MUSIC / A thoroughly modern maestro: Antony Payne acclaims Boulez's masterly way with the LSO
Wednesday 23 June 1993
This was the first of two concerts featuring figures who have long been established in Boulez's musical pantheon, and it recalled those heady days in the 1960s at the BBC, when he brought to life so much modern music with which we had originally become acquainted in dry or merely dutiful interpretations.
One of his most impressive qualities as a conductor was present in the matchless performance of Schoenberg's Five Orchestral Pieces that opened the concert, for not by the slightest move between movements did he allow the orchestra or audience to lose concentration and break the magical thread that holds the pieces in perfect balance. He was rewarded by playing of rare beauty, and by palpable audience intensity.
This selfless concentration led to music-making of the purest expression and sharpest focus. The difficulties that Schoenberg presents to the listener arise not so much out of his notorious break with traditional tonality and syntax, as from his essential complexity of thought and feeling. The resultant density of expression was marvellously clarified by Boulez, who made sure that every aspect of the teemingly inventive texture breathed naturally and was shaped by the players with care and sympathy.
Where Schoenberg's intricacies of thought serve a vision of calm in 'Vergangenes' and 'Farben' Boulez drew from the orchestra playing of a glowing serenity, while the motif-juggling of 'Peripetie', with its final explosion of images, became a boiling cauldron of feelings and speculations that the orchestra articulated with astonishing precision.
After the hypersensitive subtleties of Schoenberg's Expressionist manner, the stubborn insistence with which Bartok's First Piano Concerto works simple hard-edged materials to the bitter end created the most barbaric of contrasts. Daniel Barenboim delivered the fearsomely percussive piano writing with unquenchable power, pursuing Bartok's rapidly unfolding dialectic with the utmost concentration, and finding in Boulez and the LSO ideal partners in the testing process. The precision with which Bartok's unrelenting vision was realised was breathtaking in its impact.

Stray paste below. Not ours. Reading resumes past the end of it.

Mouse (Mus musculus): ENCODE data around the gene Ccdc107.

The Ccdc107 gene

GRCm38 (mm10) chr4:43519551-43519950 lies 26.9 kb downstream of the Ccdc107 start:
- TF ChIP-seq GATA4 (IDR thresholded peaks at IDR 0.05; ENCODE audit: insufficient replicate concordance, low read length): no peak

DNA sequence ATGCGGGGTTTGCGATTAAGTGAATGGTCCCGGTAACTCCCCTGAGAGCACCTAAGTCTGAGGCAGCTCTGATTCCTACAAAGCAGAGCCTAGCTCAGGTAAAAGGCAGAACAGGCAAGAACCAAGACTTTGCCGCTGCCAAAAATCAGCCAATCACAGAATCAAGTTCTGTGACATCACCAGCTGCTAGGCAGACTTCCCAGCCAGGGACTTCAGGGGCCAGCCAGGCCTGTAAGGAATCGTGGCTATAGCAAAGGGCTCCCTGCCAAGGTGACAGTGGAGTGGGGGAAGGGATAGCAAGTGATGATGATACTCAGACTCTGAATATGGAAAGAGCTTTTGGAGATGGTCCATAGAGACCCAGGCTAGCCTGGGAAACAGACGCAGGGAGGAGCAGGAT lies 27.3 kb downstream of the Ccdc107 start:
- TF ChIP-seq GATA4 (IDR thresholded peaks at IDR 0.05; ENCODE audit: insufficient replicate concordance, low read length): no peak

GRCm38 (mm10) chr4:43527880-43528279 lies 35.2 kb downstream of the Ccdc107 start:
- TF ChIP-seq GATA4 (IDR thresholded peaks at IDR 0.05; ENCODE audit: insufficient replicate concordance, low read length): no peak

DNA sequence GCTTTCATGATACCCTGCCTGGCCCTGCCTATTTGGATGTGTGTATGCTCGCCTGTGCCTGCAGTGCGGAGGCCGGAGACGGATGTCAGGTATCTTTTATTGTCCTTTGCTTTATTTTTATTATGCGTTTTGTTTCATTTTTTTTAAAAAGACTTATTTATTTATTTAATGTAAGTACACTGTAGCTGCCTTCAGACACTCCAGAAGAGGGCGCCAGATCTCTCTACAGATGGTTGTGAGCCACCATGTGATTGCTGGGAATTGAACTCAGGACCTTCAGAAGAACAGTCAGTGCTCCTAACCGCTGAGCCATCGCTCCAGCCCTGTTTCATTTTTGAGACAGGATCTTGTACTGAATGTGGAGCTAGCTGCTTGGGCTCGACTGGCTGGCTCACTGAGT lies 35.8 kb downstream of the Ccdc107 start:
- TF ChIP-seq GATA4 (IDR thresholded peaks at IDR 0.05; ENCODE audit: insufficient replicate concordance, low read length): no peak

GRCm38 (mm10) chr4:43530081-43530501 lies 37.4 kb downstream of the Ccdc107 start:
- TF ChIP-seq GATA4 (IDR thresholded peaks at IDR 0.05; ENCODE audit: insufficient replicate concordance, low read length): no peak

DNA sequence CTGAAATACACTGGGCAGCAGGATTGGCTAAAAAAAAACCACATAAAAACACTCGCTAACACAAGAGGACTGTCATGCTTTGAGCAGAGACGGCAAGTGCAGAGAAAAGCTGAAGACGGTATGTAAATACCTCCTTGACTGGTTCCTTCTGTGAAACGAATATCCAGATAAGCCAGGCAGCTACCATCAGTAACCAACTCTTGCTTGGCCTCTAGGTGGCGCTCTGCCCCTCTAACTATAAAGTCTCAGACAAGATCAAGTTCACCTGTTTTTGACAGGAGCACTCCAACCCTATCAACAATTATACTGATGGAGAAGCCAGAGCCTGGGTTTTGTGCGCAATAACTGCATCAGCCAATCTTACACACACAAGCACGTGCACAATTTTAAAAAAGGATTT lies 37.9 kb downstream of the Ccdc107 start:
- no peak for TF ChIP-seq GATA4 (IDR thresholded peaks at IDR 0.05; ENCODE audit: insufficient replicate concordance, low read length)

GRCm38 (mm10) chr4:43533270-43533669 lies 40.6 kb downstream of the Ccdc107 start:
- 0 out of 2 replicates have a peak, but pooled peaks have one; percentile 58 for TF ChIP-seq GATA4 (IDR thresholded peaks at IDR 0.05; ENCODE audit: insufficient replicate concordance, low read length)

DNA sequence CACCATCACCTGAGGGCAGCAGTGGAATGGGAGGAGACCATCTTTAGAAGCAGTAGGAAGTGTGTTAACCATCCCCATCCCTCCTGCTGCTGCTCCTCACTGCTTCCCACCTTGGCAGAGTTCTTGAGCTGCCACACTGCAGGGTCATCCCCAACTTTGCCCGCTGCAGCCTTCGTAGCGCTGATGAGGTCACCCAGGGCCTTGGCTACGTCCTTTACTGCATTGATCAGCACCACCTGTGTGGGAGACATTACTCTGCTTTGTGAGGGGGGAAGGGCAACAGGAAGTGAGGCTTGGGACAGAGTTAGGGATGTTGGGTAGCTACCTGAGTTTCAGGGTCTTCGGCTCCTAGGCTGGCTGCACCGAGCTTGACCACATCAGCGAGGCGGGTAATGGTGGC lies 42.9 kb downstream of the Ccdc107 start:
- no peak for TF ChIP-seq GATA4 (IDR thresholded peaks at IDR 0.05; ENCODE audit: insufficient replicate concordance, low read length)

No less impressive was the performance of Stravinsky's The Rite of Spring that brought the concert to a blazing conclusion. Always one of the most impressive interpretations in Boulez's repertory, the work was recreated, typically, as if for the first time in a reading of laser- like intensity. The savagery of the surface gestures and richness of texture were tributes to the orchestra's range of sonority and splendid unanimity of attack. But underpinning the whole was the inevitable rhythmic undertow that stemmed from Boulez's commanding overall view of Stravinsky's intuitive processes.
The accumulation of tension towards the end of Part 1, exploding in a hair-raising performance of the 'Dance of the Earth', provided a perfect example of those interdependent characteristics, as did the rather different closing tensions that grew with grand inevitability out of the calm mysteries of the work's central span. Here the progress was all the more catastrophic for being held shudderingly in check, and the final wild flourish cut the music off with all the force of a guillotine.
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